Matt Thomas

Born and raised in Seattle, Matt Thomas received a B.A. in American Studies from the University of Southern California in 2003. He is currently a Ph.D. candidate in American Studies at the University of Iowa working on a dissertation about life hacking.


"From Counterculture 2 Cyberculture and Back Again"

For much of his career, Prince openly fantasied about panracial and pansexual utopia. The 1980 song "Uptown," for instance, trades on the sentimental mythos of the city as melting pot: "Black, white, Puerto Rican, everybody just a freakin'." Such attitudes have their roots in the counterculture of the 1960s and '70s. In the mid-'90s, Prince's countercultural sentiments got transmogrified by a particularly virulent strain of cyber-utopianism, and Prince became the first major pop artist to really embrace the Web.

Far from being just a forward-thinking, post-Warner Bros. business move, I see Prince's online exploits as an extension of his countercultural sympathies. The Web at the time was billed as the ultimate utopian space, and one Prince strongly associated with freedom. For over a decade Prince used the Net to distribute music. Then, in 2010, as quickly as he had embraced it, Prince turned on the Web, declaring the Internet "completely over." As tempting as it is to dismiss this remark as just Prince being Prince, I think it deserves to be taken seriously. Prince is saying the Web failed to live up to the hype. It's an expression of disillusionment. Prince's journey maps strangely well on to Fred Turner's "from counterculture to cyberculture" narrative. Prince's anti-Web stance thus might be read as a critique of cyber-utopianism, and his recent multi-night gigs in London, New York, and Los Angeles seem to suggest that he thinks the alternative to the Web is … the city.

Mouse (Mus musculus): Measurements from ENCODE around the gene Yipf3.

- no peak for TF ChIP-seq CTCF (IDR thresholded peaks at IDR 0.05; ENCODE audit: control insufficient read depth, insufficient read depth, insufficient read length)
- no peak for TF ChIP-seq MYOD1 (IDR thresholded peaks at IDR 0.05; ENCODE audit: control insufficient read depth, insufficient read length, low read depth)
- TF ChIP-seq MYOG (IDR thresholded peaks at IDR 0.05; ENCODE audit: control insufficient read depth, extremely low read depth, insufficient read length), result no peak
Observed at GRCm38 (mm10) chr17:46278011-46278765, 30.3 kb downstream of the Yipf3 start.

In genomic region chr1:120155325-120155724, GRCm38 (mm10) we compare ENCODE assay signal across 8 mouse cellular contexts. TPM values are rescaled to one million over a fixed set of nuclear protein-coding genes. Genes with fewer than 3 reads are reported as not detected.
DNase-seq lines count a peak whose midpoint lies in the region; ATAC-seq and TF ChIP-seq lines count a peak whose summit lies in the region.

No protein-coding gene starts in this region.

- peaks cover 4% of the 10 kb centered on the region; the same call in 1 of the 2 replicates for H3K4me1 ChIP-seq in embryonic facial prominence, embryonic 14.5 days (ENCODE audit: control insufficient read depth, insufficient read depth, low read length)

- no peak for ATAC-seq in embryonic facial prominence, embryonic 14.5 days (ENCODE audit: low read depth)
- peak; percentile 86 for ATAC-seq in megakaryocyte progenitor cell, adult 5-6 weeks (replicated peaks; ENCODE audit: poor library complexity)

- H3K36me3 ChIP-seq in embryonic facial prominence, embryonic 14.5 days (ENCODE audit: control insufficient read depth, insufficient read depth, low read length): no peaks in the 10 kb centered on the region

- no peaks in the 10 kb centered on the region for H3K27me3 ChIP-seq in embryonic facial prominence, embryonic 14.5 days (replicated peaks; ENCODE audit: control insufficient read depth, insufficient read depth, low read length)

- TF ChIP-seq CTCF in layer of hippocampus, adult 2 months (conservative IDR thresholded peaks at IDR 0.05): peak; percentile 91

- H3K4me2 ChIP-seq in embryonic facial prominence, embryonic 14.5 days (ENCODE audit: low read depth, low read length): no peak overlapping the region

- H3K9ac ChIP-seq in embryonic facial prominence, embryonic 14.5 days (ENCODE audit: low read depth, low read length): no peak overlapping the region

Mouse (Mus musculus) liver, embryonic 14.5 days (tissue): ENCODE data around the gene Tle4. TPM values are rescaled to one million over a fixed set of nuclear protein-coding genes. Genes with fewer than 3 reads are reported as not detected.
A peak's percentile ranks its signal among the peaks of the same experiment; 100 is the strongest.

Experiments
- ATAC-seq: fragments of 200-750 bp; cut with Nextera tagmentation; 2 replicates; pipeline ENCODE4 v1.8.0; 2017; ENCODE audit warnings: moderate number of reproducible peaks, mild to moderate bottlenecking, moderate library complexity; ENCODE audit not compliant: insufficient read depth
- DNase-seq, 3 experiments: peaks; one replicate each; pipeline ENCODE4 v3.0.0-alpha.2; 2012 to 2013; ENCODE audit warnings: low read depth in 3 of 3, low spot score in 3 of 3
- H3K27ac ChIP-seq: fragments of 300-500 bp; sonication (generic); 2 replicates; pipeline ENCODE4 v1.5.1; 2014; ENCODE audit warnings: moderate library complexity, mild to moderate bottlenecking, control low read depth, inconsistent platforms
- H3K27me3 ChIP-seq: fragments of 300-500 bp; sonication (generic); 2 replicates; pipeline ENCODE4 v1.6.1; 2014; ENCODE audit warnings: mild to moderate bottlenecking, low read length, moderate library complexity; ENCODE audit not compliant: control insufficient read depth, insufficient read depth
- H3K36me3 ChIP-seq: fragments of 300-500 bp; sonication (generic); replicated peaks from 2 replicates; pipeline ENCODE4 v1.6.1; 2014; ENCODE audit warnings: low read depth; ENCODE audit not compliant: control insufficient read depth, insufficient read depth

Two Paper Presentation:

Prince, bizarrely, apart from a few things here and there, has never been the subject of the sort of sustained academic or crticial inquiry bestowed on artists of comparable musical and cultural importance. Our presentations seek to join the nascent wave of Prince scholarship in correcting this oversight by exploring Prince's music in light of the conference themes and in so doing model new approaches to him and his work.